This is a mix very much after my own heart, in the sense that you're clearly looking to expand the scale of the climactic moments, not least by enhancing the musical contrasts. This is certainly the most rich-sounding first chorus we've had so far, and I think its moodiness actually reflects the band's intentions well, despite your own reservations. I'm also very impressed with the thoughtful (and thought-provoking) arrangement adjustments you've employed, including the first proper implementation of a full drop-chorus for Chorus 3. There are loads of great little ear-tickling special-effects features in there as well, which are great for sustaining the interest -- and they seem less out-of-place than in some of the mixes we've heard so far because the stage has been set for them from the outset and they're fairly evenly distributed. The verse vocal tone is also well-managed, even if the 'telephone vocal' idea always carries a whiff of cliche with it these days. Overall, excellent work on all of those things -- you've clearly got more good ideas than most of us would know what to do with!
I'm also impressed with the way you've managed to achieve such a good sense of blend, in terms of the way you've managed to get the kit sounding like a single instrument, and in terms of the way you've glued the drums together with the guitars and vocals. You might want to ease back a little on the lead vocal blend, in fact, simply because I think it could afford to be a bit more upfront than it currently is.
All those good things notwithstanding, there are a number of areas of the balance which could be improved upon, most of which are to do with reducing a sense of muddiness in the mix as a whole. This is partly an issue of mix tonality: it feels like there's rather too much energy around the 200Hz region, and not quite enough at 1kHz or in the top two octaves. However, if you try to compensate for this using master-buss EQ, you quickly find that it's only a comparatively small factor. A big part of the problem I think is that you're relying too heavily on the low midrange frequencies of the bass guitar. Clearly, these are frequencies that are important to bass guitar in general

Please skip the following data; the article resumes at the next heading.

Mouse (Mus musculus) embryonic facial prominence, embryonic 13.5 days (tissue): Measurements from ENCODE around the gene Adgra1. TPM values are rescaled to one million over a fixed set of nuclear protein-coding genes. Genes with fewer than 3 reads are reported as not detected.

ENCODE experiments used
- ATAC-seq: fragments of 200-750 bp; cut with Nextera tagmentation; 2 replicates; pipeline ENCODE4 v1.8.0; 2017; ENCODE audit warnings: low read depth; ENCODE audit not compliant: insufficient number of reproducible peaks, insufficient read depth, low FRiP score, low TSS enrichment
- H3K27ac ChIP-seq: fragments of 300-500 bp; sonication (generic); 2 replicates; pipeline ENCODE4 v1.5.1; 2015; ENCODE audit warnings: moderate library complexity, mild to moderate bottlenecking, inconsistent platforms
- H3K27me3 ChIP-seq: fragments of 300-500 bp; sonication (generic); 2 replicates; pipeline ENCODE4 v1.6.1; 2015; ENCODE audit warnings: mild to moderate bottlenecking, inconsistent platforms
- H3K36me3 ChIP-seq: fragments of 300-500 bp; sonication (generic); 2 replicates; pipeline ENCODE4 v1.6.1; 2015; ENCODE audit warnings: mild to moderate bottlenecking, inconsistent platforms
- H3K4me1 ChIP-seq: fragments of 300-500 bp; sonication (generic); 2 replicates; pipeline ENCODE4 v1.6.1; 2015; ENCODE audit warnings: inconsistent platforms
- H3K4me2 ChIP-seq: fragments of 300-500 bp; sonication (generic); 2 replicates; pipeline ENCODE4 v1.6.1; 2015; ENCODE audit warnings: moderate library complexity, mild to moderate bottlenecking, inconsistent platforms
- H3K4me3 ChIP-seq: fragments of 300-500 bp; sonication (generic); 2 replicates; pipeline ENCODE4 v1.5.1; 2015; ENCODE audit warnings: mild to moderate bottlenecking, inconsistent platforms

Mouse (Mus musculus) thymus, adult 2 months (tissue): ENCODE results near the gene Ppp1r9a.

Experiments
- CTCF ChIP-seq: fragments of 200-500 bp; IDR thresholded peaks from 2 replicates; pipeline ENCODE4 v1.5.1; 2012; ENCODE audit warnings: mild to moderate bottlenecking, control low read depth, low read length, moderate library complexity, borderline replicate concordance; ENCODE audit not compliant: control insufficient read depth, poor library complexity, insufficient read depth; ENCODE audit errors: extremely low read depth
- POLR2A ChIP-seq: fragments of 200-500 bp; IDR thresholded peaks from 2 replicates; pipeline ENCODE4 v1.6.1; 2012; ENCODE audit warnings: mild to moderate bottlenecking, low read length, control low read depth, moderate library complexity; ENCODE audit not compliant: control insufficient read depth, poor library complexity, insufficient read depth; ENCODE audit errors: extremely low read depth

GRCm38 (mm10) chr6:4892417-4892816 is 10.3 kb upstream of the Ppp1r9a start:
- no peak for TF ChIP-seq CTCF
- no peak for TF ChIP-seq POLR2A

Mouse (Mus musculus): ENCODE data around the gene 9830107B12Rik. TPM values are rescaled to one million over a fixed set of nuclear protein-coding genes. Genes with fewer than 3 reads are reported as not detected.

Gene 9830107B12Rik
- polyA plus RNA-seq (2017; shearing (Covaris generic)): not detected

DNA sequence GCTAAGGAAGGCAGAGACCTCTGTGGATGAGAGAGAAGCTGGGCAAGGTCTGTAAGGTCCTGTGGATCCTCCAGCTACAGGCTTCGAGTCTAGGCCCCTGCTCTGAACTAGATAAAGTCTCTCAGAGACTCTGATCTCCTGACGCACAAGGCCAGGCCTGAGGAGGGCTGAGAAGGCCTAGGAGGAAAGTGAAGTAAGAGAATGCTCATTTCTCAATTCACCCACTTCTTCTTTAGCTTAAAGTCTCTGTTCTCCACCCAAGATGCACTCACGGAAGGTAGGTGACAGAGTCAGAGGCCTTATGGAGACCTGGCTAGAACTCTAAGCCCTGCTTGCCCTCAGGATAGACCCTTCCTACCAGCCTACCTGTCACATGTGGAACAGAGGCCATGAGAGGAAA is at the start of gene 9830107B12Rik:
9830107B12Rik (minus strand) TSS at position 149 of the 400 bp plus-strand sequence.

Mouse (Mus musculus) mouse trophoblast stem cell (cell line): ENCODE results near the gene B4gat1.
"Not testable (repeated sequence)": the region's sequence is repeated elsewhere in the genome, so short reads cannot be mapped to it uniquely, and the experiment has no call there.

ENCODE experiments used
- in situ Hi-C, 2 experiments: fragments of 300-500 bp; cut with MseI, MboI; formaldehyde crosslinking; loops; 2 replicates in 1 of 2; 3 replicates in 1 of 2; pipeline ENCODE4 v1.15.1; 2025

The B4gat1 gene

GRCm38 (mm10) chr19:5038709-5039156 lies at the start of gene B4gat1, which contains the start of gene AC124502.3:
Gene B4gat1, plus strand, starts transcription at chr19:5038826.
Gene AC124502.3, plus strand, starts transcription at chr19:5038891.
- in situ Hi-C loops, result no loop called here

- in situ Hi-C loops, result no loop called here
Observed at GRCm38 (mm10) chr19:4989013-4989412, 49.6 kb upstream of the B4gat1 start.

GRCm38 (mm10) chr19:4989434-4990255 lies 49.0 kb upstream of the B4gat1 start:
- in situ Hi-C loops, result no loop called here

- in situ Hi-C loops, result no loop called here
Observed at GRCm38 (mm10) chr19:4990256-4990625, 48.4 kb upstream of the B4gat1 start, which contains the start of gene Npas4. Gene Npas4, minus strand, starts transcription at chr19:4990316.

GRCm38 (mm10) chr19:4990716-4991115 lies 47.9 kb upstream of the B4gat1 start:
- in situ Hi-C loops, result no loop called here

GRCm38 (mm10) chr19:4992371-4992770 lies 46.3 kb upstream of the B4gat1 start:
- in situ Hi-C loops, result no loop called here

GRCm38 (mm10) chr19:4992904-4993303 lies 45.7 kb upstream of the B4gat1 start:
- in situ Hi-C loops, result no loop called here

, but you also need to have enough energy further up the spectrum to maintain audibility against the guitars and vocals. As it is, though, you've (sensibly, I think) chosen to have the bass melody audible in the balance, and the inevitable outcome is therefore that the mix as a whole gets murky. My advice would be to clear some of that region out of the bass guitar, and then give it more character above 500Hz instead -- it'll carry through on smaller speakers that way too.
The guitars also contribute a certain amount to the problem too, I think. Just as the bass could clear some room for the guitars around 200-400Hz, the guitars could also make more space for the bass guitar below about 200Hz. At the moment they're contributing a lot of rather undefined low end which just makes the bass and kick feel less punchy, robbing you of mix headroom for little benefit. The additional overdrive you appear to have applied to thicken the choruses will also be making it more difficult to keep the overall mix tone clear, because it's increasing the high midrange density of the guitars and therefore masking the vocals quite heavily, so that they'll tend to feel somehow dull-sounding unless you pile on masses of EQ. This is a common problem in rock mixes, and there are various different solutions. One thing you can try is actually adding distortion to the vocals in the 3kHz range to give them more competitive density, but the danger there is that you end up making the whole mix sound harsh and fatiguing. The other solution is to punch some holes into the guitar spectrum so that the more important spectral regions of the vocals can pop through those gaps.
The third major issue affecting clarity here is your mix delay/reverb effects usage, which feels like it's overloading the mix at the moment. You could pull back those returns by a good 3dB, I'd have thought, and maybe take 30-40% off the reverb/decay times too. Further clarity gains could be achieved with careful EQ on the effect-return channels, especially high-pass filtering. A good rule of thumb with mix effects is that you should only really notice them when they're muted, and while that might not be quite true of a mix on this kind of epic scale, it's still something to bear in mind. The master limiting you've used to boost the loudness probably isn't helping you either, because it feels like it's set very fast, such that it's ironing out the drum peaks more than should really be necessary, even within the context of this kind of peak-to-average figure.
Finally, there are some serious mono-compatibility issues here, and it sounds like it's on account of your using stereo-widening techniques involving hard-panning delayed copies of your guitar tracks. Just looking at the waveforms in some more exposed sections, it looks like you've applied something in the order of a 1ms delay time. Although this does indeed produce a strong stereo widening effect, the phase-cancellation side-effects in mono are pretty disastrous, and have dramatic implications for the balance in the choruses and mid-sections. The biggest casualty is your main guitar line during the chorus, which drops a large amount in the mono balance. (Just to clarify, the main guitar line in Paulo's mix is what I normally refer to as the secondary guitar line in other critiques, but he's chosen to make it more the bedrock of the chorus sections in his version of the arrangement.)
Thanks for uploading this mix for everyone to listen to. It's another great new angle on this production, and adds a lot of intriguing new ideas to the pot. If you can do more to clarify the sonics, then these ideas will only shine out brighter!